Nonprofit Independence Upheld as Johnson Amendment Protected in Final Tax Bill

The independence of the nonprofit community was upheld last night as the language that would have severely impeded nonprofits’ ability to pursue their missions was stricken from the final version of the tax reform bill.

During deliberations in the Senate late Thursday, the chamber’s parliamentarian blocked language that would have repealed the Johnson Amendment, an important provision in the current tax code that prohibits charitable organizations from endorsing candidates for political office.

“While the final tax bill set to be revealed today will contain a litany of provisions harmful to our sector, nonprofits will be able to operate free from partisan politics, ‘dark money,’ and tax-deductible political contributions. This represents a significant win for the integrity of nonprofits across Massachusetts,” said Jim Klocke, CEO of the Massachusetts Nonprofit Network (MMN).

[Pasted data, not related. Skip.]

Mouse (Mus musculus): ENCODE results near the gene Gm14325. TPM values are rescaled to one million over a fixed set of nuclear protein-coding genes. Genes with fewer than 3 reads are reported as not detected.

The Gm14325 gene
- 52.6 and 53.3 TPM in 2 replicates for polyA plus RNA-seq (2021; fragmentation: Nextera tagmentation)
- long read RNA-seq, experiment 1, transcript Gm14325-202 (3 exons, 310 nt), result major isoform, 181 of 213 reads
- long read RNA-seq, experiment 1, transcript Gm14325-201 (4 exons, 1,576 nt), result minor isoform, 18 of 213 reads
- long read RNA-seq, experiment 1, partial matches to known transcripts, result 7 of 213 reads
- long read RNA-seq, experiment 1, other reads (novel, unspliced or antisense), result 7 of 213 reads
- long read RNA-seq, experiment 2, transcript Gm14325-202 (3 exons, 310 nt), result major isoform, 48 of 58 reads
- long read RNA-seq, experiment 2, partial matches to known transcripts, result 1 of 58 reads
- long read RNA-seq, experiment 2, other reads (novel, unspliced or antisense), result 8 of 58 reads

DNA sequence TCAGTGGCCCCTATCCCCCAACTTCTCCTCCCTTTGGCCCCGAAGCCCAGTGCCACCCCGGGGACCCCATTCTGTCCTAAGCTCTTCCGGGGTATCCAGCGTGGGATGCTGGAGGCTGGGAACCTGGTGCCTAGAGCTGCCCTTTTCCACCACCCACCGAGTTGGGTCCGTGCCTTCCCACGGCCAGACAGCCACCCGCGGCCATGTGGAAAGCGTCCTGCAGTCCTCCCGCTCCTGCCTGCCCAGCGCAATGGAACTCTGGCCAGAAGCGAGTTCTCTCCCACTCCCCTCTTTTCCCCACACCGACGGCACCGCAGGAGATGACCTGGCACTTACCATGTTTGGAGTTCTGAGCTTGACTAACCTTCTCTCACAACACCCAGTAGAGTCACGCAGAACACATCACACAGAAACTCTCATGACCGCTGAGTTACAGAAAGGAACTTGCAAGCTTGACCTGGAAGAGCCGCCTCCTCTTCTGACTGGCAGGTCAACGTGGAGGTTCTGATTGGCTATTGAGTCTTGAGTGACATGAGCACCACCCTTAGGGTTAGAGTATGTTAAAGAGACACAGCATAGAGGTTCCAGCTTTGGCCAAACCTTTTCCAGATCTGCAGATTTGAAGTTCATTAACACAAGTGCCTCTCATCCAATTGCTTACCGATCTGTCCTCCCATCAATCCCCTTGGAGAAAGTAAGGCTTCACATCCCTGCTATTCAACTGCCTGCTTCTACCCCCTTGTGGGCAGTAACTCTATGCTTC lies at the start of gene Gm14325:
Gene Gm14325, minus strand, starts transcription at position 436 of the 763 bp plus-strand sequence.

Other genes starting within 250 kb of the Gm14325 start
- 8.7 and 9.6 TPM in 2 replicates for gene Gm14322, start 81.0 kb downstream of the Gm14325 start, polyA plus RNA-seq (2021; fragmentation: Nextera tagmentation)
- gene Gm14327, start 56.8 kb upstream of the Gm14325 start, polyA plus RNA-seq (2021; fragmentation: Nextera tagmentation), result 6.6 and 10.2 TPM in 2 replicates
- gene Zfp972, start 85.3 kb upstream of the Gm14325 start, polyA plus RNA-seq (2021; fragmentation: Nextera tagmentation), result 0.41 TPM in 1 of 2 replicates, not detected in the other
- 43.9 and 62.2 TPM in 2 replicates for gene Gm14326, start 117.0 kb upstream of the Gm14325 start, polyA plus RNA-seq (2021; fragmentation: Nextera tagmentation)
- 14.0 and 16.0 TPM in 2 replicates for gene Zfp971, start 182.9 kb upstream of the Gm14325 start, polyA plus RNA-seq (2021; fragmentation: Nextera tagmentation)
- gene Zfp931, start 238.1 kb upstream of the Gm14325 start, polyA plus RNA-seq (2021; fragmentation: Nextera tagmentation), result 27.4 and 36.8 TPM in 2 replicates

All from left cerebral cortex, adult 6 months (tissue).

Over the past few weeks, MNN activated its members in an expansive email and phone call campaign directed towards federal representatives integral in tax reform deliberations, including Representative Richard Neal of the Massachusetts 1st Congressional District, the ranking Democrat on the House of Representatives Ways and Means Committee.

But the fight for the Johnson Amendment is far from over, Klocke noted, as Congressional leaders may try to repeal the Amendment in the near future.

“We look forward to continuing our work with our members and colleagues as we pursue our ultimate public policy goal: enacting policies that strengthen and unite, not divide, our communities.”